Philippians 4:8 and Evaluating Art

Jollyblogger struggles with Alan’s view of what makes a good film.

About Richard Clark

Richard H. Clark is the co-founder and editor-in-chief of Christ and Pop Culture. He has a Master of Arts in Theology and the Arts from the Southern Baptist Theological Seminary. He lives in Louisville, Ky. He is also the managing editor of Gamechurch and a freelance writer for Unwinnable, Paste, and other outlets.
E-mail: clarkrichardh [at] gmail [dot] com.
Twitter: @deadyetliving

  • http://jollyblogger.typepad.com David Wayne

    Yeah, although it’s not much of a struggle – I think I’m in total agreement with Alan. I’m just trying to consider other factors and alternative points of view. I came from a tradition that heavily relied on Ted Baehr-style guides so I’m sensitive to the concerns, but I do find them to simplistic.

  • Rich Clark

    It’s funny that issue of whether a film should be redemptive is one sticking point for many friends of mine. Many of my seminary friends write off some incredible films simply because they’re not redemptive.

    A good example of this is the review by my president of “Kite Runner,” which he basically liked, but for some reason had this to say at the end:

    In the end, The Kite Runner is a fascinating and deeply moving story of betrayal and rescue. Missing from the story is the promise of redemption, and that is why the film ends with a most unsatisfying absence of resolution. Where there is no redemption, there is no real sense of hope. There is no “way to be good again” — only a way to be redeemed by the blood of the Lamb.

  • Rich Clark

    Read the rest here.

  • Alan Noble

    I’d love to write a blog/article/book about the way the very absence of redemptive themes evokes an incredible desire for redemption. The basic logic would go something like:

    1. All people inherently have a hope for the future and a knowledge of their need for redemption (Ref: Romans 1, and Peter Berger).
    2. The absence of an essential quality in a work can cause the viewer/reader to become more aware of their desire for that quality, or the “rightness” of it. (binaries)
    3. Therefore, works which lack clear resolution or hope can actually cause the reader/viewer to become more aware of their tremendous need for redemption/hope/justice.

    My thesis was sort of based on this idea, to some extent at least, with Cormac McCarthy’s Blood Meridian.

  • http://www.benbartlett.blogspot.com Ben Bartlett

    I think you’re right, Alan. At the very least (though I think they can be much more than this), a movie that does not necessarily portray redemption can be a sort of, “cautionary tale,” which every mother in America knows the value of. You look at someone who has come to undesirable ends, and you say, “Their story has value because it teaches us to look elsewhere.” Why is it that so many Christian leaders have a hard time seeing that in film? After all, if “There Will Be Blood” portrayed the main character as recieving all kinds of joy and happiness and fulfillment later in life because of his immoral choices throughout the movie, we as Christians would have a very different reaction than we do to the movie as it stands.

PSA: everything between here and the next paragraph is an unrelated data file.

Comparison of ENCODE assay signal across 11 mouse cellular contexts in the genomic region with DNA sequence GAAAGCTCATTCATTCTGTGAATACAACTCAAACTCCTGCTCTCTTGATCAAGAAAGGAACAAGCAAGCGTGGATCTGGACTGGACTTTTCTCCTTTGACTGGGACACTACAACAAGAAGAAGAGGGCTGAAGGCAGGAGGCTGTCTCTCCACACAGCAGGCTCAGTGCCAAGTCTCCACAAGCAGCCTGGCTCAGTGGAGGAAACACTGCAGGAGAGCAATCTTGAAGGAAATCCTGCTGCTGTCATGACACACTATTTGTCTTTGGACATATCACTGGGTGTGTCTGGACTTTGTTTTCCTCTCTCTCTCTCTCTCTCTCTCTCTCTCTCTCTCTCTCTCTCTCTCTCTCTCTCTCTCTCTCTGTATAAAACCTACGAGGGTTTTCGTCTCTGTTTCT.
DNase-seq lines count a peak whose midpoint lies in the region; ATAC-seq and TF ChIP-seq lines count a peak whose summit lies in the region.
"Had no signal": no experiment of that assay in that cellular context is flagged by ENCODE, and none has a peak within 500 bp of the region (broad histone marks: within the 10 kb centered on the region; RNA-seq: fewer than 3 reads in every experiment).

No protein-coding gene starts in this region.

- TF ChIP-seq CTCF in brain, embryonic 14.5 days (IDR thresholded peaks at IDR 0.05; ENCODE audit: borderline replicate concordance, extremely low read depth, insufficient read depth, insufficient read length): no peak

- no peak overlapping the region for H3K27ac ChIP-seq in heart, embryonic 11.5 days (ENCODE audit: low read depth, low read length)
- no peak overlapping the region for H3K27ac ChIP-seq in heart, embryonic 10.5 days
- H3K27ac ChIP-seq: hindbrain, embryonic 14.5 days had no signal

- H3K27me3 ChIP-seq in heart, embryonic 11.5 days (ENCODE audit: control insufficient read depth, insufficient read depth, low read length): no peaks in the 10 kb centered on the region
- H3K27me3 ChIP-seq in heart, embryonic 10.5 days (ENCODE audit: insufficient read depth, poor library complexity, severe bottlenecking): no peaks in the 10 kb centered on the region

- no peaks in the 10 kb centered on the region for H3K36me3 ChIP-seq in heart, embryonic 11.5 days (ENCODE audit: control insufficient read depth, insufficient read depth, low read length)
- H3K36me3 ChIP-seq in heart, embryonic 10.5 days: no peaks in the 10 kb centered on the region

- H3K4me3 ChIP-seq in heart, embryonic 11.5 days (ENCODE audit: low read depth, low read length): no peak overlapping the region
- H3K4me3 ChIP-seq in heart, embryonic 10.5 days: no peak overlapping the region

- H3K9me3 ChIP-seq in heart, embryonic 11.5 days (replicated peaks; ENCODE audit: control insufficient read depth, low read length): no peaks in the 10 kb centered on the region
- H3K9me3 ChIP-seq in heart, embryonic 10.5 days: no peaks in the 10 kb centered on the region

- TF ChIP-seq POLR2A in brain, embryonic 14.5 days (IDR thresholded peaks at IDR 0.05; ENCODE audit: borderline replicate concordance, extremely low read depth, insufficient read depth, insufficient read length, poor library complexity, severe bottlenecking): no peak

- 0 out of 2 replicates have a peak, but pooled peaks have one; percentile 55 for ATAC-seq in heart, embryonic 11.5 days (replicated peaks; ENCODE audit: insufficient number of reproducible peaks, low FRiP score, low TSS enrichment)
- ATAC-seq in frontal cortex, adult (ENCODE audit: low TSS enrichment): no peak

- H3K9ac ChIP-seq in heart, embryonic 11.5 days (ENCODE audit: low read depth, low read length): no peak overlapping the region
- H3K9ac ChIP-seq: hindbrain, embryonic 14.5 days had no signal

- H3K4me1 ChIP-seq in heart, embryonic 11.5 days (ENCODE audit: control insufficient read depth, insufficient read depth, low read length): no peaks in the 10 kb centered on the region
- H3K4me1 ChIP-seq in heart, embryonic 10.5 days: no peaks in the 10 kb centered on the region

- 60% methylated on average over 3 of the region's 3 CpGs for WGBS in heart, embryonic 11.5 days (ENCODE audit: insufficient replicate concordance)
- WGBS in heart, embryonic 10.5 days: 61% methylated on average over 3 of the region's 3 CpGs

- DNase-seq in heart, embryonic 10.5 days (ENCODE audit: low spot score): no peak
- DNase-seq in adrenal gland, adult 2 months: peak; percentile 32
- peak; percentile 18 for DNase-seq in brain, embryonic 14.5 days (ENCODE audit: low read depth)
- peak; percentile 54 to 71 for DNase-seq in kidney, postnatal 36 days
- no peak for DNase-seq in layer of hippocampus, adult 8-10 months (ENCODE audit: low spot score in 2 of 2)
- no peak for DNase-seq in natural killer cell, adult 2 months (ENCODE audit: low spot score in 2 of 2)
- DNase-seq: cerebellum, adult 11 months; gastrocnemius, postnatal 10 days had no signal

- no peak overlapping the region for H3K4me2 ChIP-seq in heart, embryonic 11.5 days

• http://nowheresville.us The Dane

    And then there are those of us who see the value to be had in a story that simply portrays characters rather than offer themes such as redemption and depravity. I would have thought as highly (or perhaps more highly) about There Will Be Blood if it hadn’t gone after what I felt was a stilted ending and would have simply left Daniel Plainview at the top of his game and in a place of conflict.

    But then I don’t need my themes spoonfed to me.

    Perhaps the best romance film of all time, Before Sunrise (or debatably its sequel, Before Sunset), does not both either themes of redemption or depravity. If there are any themes to pick out, we might lean toward the theme of humanness or romance. But more than anything, the movie is a study of character and communication.

    I don’t think the film would fair well with Movieguide despite there being much objectionable content, it doesn’t feel the need to foist an unnecessary concept onto the story. And again, it might not fair well with some of the CAPC contributers either—for there does seem to be a need amongst some members of CAPC to justify a film, to pick out redemptive values, in order for it to be a worthwhile experience.

  • http://www.thewonderingpundit.wordpress.com The Pundit

    Good comments, The Dane.

    Sometimes I wonder why most Christians won’t let me just watch a movie without having to “redeem” that wasted time by finding Jesus hidden in the shadows somewhere.

    Which one is he in The Big Lebowski again?

  • http://nowheresville.us The Dane

    He was the white Russian.

  • http://www.thewonderingpundit.wordpress.com The Pundit

    Or, Jesus in TBL is “Jesus” (you know, the guy who “nobody effs with”).